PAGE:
Wednesday, March 30, 2011

Shooting while in the car

This concept is really simple. Just open the window set your shutter speed high and click! Better if you set your camera to shutter priority...just make sure you have enough light so even if your camera sets your aperture really wide it's still not underexposed.

Setting your focus mode to ai servo or ai focus may all depends on what you are shooting.
Here's a shot I took on our way home from Moline Illinois:

Shutter speed is at 1/800 sec, f4.5 at iso100.

I shot this while the window is closed...I was lucky it was clean!

Thursday, March 24, 2011

Using natural light for close ups

Natural light is often used for close ups to give it that natural look. There are times where using flash cheapens the look of a subject...especially direct flash. It also enables you to open up your aperture for that out of focus background look. It also gives the subject natural colors and contrast.

Using this technique requires you to place your camera in a tripod. A very slow shutter speed is also recommended to let more light in the sensor. This means you also need to have a shutter release to avoid you from touching the camera and moving it.

A very good practice would be to take 2 shots of the same angle, one with flash and one without. Then compare it. Go with whatever you think looks best.

Saturday, March 19, 2011

Taking photos of light sources

Light sources are pretty tricky to take photos of.

You need to close your aperture tremendously so you block out the excess light that's coming into your camera, you can also opt to increase your shutter speed. If you don't do this, your photo would just end up all white. It's like one of those moments where you take a photo of a waterfall in slow speed at lets say...noon.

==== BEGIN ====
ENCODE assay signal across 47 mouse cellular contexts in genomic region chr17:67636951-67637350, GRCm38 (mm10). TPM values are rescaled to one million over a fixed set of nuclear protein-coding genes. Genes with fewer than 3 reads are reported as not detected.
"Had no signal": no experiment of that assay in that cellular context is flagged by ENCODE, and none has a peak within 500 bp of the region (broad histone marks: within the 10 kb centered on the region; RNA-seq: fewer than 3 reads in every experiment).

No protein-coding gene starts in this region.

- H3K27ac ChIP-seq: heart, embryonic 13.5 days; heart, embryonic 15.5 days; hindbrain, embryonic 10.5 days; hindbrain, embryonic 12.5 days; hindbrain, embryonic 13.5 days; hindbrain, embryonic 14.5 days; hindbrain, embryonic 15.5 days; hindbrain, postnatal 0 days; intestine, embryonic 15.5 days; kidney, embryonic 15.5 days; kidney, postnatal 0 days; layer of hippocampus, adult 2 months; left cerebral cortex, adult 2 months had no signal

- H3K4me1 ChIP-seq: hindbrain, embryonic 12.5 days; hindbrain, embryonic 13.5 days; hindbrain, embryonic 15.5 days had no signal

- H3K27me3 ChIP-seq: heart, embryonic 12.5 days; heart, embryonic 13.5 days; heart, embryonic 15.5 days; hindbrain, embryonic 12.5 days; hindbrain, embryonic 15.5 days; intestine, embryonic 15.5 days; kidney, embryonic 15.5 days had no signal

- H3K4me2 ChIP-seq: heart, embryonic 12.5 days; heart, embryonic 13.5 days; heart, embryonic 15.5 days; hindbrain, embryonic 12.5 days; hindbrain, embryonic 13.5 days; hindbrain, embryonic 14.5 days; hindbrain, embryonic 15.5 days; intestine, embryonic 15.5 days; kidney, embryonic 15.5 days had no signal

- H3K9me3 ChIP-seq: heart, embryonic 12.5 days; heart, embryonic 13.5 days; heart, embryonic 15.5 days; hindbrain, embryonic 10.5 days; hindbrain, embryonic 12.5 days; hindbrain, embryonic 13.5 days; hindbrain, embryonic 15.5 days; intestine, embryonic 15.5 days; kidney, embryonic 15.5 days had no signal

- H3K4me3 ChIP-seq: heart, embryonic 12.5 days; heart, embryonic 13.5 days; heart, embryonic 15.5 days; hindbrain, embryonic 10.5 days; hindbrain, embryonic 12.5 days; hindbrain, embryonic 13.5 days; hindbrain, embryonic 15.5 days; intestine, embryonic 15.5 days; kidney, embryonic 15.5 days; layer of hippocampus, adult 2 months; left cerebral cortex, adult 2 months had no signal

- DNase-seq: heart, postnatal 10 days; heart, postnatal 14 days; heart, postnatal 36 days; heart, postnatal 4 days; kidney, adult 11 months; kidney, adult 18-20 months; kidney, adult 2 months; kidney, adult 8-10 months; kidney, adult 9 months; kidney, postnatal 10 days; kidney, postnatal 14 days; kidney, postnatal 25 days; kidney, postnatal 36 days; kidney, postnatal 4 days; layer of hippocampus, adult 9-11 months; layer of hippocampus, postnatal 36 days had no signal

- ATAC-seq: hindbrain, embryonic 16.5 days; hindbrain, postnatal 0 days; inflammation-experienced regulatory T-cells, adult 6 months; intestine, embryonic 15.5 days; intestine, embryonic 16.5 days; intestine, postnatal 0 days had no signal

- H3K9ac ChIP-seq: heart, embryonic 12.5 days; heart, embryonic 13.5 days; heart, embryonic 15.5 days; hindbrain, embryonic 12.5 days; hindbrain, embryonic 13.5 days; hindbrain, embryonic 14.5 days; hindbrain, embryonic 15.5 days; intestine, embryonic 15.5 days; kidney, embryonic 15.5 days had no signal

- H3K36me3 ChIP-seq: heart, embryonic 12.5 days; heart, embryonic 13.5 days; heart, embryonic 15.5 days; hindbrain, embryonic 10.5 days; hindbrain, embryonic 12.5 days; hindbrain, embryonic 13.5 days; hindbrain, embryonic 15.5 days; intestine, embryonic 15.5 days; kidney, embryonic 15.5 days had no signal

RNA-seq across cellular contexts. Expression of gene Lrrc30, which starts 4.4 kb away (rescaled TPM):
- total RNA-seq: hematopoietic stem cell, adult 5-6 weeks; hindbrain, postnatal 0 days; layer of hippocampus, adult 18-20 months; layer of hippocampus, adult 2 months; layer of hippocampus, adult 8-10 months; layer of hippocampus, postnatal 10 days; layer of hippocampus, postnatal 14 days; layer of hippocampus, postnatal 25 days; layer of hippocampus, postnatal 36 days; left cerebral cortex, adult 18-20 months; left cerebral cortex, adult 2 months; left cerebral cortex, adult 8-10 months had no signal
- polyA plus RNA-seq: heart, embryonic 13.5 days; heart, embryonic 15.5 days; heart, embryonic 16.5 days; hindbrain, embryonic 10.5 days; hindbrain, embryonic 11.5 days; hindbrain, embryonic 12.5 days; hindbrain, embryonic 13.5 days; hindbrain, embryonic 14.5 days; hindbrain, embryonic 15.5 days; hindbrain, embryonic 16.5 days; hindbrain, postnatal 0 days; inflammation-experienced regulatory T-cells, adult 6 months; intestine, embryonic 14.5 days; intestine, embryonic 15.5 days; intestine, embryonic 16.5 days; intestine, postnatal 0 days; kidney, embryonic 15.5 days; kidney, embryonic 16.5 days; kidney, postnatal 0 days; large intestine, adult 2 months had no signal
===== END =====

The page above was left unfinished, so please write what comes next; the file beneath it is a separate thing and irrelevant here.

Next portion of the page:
One very useful piece of equipment you can use for photographing light sources is a neutral density filter. I have an ND4 in my bag all the time. I'll discuss the neutral density in a future post.

For this photo, I came really close...using my 70mm macro with my camera on a tripod to eliminate camera shake. When you come close like this, any form of movement can cause your shot to be out of focus. Remember, tripods and macro shots always go together. This was shot at f14, 160/sec at ISO 100. I snapped on my ND4 to control the light. The settings are pretty normal considering I am aiming my camera at a direct light source.

Taking photos of light sources is kinda fun. Just be careful when looking at the viewfinder.

Sunday, March 6, 2011

and the winner is...

So we went to the Chicago Flower and Garden show 2011 at Chicago's Navy Pier yesterday to see if my photos have won. Apparently...THEY DID!!!

I entered 5 photos for each category and all of them won an award. The sweetest thing is that I won the best in show overall!

Thanks to the judges at the show!

Here are my winners:

3rd place winner for close up category

1st place winner for garden scenery category

1st place winner for still life category

1st place winner for people and plants category

Best in show winner

The entire series is here:

The Chicago flower and garden show site is here:

Thursday, March 3, 2011